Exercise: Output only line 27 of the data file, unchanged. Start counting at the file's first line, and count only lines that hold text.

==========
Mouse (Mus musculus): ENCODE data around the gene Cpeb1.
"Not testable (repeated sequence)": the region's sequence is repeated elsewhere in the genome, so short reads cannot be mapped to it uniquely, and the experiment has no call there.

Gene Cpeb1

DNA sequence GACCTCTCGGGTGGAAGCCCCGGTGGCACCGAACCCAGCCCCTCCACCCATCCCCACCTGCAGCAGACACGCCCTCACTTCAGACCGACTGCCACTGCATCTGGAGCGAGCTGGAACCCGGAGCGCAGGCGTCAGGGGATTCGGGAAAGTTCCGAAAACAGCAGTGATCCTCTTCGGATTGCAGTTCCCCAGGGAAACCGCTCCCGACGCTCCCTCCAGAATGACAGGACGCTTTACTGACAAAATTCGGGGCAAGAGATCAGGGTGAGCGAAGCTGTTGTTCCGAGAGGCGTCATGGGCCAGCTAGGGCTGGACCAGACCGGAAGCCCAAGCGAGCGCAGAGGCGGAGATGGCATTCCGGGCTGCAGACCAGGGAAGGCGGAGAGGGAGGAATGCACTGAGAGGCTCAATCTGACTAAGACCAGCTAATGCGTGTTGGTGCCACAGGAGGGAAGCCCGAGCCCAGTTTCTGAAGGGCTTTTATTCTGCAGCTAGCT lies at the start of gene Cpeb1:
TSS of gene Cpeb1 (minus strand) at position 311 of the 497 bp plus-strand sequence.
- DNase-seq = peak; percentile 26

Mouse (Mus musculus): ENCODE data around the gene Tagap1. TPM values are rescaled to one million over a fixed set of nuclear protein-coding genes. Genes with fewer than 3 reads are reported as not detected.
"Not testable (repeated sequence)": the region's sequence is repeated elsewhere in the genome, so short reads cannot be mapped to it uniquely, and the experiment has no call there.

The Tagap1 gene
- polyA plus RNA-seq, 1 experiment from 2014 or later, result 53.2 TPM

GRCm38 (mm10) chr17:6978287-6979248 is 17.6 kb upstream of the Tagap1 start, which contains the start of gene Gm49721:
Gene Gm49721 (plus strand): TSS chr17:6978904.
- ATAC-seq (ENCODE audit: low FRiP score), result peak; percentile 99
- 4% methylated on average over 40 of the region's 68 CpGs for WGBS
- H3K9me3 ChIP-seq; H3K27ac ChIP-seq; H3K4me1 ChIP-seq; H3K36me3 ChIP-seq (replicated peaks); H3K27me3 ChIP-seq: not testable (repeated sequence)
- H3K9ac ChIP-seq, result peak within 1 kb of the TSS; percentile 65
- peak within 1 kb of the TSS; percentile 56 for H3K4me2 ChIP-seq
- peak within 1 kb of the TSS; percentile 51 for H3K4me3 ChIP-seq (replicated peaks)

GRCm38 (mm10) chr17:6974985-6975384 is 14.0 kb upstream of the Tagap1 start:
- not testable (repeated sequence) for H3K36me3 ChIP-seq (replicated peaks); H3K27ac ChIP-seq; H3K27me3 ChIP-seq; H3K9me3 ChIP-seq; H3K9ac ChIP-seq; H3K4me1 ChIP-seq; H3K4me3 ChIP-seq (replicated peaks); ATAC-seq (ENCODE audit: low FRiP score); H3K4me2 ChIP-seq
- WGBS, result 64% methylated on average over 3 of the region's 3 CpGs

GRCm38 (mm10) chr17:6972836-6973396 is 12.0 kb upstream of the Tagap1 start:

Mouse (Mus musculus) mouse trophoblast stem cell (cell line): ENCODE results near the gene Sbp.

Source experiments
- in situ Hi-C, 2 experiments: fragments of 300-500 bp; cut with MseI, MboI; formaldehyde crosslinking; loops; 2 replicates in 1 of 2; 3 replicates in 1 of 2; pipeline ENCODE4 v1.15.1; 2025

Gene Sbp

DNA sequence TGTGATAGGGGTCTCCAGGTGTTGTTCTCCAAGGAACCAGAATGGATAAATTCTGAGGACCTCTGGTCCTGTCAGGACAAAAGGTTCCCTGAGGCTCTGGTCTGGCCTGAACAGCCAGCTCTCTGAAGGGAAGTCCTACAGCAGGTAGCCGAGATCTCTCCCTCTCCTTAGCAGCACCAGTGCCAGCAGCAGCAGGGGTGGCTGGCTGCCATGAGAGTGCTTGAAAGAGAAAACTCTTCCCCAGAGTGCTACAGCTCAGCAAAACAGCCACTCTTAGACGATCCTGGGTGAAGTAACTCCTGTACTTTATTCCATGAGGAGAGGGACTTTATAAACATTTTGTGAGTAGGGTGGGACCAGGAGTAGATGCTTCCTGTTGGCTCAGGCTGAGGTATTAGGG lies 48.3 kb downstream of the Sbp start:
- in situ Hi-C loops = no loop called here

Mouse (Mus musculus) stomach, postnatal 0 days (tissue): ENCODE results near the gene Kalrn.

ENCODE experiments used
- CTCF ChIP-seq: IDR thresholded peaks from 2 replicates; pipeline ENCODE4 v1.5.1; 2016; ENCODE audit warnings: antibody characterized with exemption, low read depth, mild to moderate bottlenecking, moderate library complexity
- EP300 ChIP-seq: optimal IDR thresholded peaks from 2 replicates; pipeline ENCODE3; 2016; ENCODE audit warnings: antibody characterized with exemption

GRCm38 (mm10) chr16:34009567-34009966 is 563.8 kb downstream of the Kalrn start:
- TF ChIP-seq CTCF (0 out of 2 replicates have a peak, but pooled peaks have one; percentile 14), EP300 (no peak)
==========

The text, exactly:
DNA sequence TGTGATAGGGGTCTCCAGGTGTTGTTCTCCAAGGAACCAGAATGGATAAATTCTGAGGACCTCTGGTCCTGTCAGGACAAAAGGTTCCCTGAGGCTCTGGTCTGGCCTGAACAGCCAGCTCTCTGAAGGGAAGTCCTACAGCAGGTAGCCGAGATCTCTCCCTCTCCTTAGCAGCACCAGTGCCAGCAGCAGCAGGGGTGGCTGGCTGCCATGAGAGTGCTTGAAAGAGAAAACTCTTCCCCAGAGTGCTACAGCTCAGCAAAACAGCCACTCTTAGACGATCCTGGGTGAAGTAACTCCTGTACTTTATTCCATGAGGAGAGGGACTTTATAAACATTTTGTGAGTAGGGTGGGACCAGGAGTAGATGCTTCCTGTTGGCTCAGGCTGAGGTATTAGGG lies 48.3 kb downstream of the Sbp start: